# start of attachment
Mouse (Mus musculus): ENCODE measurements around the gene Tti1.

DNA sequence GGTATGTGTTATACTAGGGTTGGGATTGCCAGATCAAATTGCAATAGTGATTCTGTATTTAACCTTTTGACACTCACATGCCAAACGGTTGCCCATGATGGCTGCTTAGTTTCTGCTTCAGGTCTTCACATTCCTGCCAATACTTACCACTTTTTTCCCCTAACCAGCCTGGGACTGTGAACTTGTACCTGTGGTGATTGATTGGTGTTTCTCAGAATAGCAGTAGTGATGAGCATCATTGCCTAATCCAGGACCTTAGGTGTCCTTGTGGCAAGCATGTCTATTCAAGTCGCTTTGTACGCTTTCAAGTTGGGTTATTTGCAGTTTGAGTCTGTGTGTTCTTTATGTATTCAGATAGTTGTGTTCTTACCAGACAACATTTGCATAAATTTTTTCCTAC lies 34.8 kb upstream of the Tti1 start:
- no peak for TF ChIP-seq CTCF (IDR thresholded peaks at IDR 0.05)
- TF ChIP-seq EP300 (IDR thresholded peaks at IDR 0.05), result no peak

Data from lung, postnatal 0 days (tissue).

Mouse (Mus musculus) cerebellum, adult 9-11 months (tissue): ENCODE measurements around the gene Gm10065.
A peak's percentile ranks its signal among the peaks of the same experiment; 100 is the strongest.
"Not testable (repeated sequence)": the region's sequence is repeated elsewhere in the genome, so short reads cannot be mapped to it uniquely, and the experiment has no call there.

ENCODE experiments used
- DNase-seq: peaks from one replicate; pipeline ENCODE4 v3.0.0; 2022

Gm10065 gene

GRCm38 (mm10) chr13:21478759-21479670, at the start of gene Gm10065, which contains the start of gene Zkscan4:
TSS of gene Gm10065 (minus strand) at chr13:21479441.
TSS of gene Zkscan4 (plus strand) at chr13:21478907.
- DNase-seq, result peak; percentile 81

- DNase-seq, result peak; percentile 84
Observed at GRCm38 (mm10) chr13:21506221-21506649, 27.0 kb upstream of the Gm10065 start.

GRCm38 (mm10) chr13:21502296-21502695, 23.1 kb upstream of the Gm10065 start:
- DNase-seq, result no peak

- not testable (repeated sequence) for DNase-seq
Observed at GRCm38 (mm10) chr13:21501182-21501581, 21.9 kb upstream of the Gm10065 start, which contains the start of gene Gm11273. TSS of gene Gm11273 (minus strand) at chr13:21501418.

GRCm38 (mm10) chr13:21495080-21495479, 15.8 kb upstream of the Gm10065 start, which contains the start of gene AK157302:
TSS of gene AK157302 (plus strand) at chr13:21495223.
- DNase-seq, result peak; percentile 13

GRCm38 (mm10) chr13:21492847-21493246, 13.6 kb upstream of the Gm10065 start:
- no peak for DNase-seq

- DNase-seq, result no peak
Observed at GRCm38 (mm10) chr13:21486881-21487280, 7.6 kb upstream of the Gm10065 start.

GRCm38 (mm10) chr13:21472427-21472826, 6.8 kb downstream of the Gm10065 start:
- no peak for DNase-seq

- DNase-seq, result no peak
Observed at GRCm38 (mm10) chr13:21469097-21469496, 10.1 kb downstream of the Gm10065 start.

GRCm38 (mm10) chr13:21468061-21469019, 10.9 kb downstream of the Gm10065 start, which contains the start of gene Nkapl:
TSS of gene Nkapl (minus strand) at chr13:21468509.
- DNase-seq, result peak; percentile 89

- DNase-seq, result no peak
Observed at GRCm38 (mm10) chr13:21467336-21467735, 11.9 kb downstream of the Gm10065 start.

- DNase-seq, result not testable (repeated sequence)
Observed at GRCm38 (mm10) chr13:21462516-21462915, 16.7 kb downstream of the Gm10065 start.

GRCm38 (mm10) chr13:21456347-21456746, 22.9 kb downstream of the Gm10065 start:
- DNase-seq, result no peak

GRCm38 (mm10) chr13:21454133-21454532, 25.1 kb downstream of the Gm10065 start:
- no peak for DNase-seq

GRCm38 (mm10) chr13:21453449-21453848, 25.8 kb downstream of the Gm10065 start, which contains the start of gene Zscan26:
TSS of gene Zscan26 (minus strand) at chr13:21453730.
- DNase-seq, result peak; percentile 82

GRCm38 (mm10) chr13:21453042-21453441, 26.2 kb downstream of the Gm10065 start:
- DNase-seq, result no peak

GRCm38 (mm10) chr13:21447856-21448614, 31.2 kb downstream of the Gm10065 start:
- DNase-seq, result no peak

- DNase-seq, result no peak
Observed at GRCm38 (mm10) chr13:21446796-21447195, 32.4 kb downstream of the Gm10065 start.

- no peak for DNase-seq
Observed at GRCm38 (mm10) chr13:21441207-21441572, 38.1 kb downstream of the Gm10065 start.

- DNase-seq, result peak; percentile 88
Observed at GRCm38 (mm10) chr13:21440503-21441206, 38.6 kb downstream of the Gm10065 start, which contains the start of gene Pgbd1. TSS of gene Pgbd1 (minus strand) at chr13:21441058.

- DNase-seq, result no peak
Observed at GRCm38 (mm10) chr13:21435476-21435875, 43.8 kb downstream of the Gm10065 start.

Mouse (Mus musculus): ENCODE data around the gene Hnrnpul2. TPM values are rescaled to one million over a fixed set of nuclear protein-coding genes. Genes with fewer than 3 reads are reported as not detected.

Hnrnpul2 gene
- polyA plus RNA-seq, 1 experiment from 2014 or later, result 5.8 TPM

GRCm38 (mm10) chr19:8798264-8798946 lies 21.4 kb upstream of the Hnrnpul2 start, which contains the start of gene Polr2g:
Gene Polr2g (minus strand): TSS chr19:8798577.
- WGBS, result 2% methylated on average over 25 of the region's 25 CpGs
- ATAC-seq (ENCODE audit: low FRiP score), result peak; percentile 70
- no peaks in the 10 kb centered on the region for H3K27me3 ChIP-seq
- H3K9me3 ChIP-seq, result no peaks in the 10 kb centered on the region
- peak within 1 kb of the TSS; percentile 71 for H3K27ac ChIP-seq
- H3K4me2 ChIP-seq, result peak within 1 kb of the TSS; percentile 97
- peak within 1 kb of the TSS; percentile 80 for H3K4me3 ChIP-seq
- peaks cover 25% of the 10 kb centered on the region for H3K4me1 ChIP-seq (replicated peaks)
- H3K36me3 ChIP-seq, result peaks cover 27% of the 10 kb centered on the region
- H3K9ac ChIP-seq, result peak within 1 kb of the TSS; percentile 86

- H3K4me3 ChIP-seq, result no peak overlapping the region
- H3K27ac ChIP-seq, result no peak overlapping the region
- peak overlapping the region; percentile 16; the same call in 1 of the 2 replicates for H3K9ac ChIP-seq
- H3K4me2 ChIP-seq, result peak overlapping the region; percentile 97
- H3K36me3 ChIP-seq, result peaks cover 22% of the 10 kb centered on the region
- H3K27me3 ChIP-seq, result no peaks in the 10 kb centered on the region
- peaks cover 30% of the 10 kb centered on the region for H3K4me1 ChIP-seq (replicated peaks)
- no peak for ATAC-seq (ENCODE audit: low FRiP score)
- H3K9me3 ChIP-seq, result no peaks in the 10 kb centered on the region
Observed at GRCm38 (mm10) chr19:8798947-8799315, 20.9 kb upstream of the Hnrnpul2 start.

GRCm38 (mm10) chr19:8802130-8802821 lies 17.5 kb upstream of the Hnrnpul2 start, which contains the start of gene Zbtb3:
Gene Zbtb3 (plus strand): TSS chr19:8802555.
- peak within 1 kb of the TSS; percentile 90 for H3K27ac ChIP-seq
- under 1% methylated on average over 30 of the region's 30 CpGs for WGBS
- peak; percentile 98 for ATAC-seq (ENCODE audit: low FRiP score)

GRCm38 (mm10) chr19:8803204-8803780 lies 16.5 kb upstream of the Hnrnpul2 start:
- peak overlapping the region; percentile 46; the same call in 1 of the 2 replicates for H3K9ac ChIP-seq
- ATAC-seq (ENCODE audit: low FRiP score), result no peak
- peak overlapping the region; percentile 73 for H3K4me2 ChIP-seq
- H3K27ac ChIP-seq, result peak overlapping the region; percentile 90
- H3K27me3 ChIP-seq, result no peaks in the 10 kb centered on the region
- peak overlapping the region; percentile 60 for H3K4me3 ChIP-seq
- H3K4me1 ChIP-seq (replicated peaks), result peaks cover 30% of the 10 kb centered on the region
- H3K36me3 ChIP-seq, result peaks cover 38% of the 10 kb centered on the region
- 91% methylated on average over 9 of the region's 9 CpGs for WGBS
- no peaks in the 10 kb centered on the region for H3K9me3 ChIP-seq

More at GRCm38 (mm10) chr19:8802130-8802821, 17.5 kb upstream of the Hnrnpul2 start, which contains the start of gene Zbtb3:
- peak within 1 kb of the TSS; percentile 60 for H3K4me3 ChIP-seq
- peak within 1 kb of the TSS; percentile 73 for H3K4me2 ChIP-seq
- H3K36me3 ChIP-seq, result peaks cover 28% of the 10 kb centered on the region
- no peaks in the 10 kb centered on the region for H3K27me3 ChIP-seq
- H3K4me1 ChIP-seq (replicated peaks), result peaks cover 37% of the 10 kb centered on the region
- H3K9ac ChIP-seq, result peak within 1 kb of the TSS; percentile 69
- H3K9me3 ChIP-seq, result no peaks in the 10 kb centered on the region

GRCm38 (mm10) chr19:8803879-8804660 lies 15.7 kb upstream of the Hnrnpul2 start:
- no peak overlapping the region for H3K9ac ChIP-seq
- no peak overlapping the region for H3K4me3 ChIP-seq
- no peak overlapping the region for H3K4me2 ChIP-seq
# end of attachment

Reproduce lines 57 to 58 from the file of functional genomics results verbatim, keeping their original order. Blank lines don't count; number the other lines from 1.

- DNase-seq, result no peak
Observed at GRCm38 (mm10) chr13:21435476-21435875, 43.8 kb downstream of the Gm10065 start.